A quote attributed to Colin Powell provides insight into his numerous accomplishments: Perpetual optimism is a force multiplier. While there are manifold attributes people would associate with a stellar soldier and public servant like General Powell, optimism might not make the list of character traits in many individuals’ minds. However, Powell’s positive outlook not only allowed him to attain four-star status but also achieve many other personal and professional successes, including being appointed the 65th U.S. Secretary of State. This “ force multiplier” offers today’s leaders an invaluable lesson about the advantage optimism can have on their life and legacy too.
Take a few minutes to consider some of the optimists you’ve encountered over the years. Those individuals tend to make life much better because they look for silver linings where none seem to exist. They point out positive attributes in others, and, quite often, help us do the same. Yet while optimists are pleasant additions to our personal and professional lives, could there be, as Colin Powell believed, something powerful in their positivity? And, if so, is there a possibility of improving our own level of optimism so we can also become “force multipliers”?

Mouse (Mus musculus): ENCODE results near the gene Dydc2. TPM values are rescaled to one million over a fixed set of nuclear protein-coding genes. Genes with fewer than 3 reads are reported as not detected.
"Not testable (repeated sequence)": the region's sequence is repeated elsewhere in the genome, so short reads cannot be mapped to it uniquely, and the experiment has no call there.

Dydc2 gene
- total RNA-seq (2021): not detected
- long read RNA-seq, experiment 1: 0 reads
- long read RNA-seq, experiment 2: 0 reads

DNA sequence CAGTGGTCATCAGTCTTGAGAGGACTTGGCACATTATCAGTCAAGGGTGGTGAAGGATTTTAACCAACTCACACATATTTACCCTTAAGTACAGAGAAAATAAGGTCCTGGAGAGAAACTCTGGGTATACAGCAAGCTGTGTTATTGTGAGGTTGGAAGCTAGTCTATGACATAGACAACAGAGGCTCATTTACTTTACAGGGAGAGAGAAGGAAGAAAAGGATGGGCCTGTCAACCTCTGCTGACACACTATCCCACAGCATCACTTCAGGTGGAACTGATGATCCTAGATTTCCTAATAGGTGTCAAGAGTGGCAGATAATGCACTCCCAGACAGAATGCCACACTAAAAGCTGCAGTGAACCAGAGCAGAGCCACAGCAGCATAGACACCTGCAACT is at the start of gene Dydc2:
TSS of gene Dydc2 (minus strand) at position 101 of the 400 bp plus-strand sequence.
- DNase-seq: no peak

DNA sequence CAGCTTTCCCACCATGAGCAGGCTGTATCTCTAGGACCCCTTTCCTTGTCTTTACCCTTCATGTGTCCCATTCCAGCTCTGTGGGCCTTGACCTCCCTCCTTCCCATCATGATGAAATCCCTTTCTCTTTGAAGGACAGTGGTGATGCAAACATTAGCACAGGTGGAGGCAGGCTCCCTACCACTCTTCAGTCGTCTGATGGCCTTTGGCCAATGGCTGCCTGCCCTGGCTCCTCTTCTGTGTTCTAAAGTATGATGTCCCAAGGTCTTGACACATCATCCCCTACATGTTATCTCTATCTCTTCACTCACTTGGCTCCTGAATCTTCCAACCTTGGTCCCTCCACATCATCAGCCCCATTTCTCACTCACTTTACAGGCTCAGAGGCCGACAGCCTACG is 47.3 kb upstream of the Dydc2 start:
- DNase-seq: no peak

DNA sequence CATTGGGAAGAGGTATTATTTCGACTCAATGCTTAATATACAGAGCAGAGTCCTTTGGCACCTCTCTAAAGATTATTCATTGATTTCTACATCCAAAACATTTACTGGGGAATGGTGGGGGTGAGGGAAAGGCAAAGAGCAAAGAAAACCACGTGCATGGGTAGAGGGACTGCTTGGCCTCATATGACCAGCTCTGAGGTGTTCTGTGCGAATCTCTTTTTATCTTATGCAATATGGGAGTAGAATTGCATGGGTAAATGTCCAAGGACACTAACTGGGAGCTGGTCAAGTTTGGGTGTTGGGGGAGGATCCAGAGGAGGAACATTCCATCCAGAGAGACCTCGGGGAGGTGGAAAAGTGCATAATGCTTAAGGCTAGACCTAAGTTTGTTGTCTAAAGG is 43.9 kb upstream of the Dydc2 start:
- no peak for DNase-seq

Let’s begin by addressing the first of these two questions. It turns out that one of the greatest advantages of optimism is its impact on personal well-being. According to the Mayo Clinic, “the positive thinking that usually comes with optimism is a key part of effective stress management. And effective stress management is associated with many health benefits” (see https://www.mayoclinic.org/healthy-lifestyle/stress-management/in-depth/positive-thinking/art-20043950). In his 2019 Forbes article, Mark Travers reported on a Boston University School of Medicine study where researchers “discovered a strong association between the personality trait of optimism and ‘exceptional longevity’—that is, living to the age of 85 or older” (read more at https://www.forbes.com/sites/traversmark/2019/09/21/optimism-the-key-to-longevity/).
As if living healthier and longer weren’t advantageous enough, a study entitled “Optimism and Its Impact on Mental and Physical Well-Being” reveals that this vital characteristic is also “associated with greater flexibility, problem-solving capacity and a more efficient elaboration of negative information” (to find additional details about this study, go to https://www.ncbi.nlm.nih.gov/pmc/articles/PMC2894461/). Dealing with negativity more effectively while increasing flexibility and problem-solving abilities sound like three invaluable skills that would benefit 21st century leaders, especially while striving to adjust to the changes caused by a global pandemic.